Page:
Rosemary Hill writes:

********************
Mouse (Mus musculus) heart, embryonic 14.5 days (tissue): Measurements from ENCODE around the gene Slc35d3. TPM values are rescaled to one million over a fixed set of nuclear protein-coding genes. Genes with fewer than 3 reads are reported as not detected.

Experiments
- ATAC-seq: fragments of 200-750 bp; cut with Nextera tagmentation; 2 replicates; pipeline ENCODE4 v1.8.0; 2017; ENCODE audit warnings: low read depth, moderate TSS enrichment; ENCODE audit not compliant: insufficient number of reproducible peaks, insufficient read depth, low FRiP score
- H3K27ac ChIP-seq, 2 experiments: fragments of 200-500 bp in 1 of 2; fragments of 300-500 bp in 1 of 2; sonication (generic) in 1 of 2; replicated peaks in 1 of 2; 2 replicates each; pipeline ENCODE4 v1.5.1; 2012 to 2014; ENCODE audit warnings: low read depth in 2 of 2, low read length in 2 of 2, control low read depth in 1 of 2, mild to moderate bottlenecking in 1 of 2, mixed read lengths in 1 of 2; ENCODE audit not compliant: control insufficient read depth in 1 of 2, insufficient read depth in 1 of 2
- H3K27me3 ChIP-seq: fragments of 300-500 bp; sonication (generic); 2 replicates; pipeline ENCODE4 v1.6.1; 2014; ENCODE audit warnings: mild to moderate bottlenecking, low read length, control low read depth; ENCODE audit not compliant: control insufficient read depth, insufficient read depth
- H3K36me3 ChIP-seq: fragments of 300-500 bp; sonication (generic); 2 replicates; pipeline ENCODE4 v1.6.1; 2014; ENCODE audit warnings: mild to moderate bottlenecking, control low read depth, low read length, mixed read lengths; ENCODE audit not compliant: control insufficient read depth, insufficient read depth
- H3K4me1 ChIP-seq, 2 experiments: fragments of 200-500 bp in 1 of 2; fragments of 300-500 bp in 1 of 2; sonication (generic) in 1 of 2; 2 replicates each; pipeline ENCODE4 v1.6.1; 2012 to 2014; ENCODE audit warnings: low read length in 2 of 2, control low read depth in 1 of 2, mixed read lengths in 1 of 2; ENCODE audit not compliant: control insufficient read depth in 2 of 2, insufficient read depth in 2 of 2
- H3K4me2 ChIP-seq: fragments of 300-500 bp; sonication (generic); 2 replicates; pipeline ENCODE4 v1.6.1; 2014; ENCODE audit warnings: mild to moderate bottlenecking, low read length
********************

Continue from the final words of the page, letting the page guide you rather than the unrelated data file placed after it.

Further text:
War was looming when Alexander Korda’s film Fire over England was released in 1937. It stars Flora Robson as Elizabeth I, and as the opening titles roll the voiceover sets the scene: ‘the free people of a small island’ defy the tyranny of a Continental power and ‘a woman guides and inspires them.’ Robson, firm of jaw and bristling with double-decker ruffs and farthingales, outwits the dastardly Spanish and the Armada is defeated. In 1953, with memories of war beginning to recede, there was another film based on Elizabeth’s life. Young Bess had Jean Simmons in the lead. Hemmed in by Stewart Granger as Thomas Seymour and Charles Laughton reprising his prewar role as Henry VIII, there isn’t much Simmons can do beyond tossing her hair and striking a curious hands-on-hips Holbeinesque pose to suggest that there is more to her defiance than teenage sulks. Her girlish wiles win her father round, she rashly falls in love with Seymour and with his disgrace and execution nearly loses her own head. It is a life entirely dominated and shaped by men up to the moment when she is about to ascend the throne, at which point the film ends.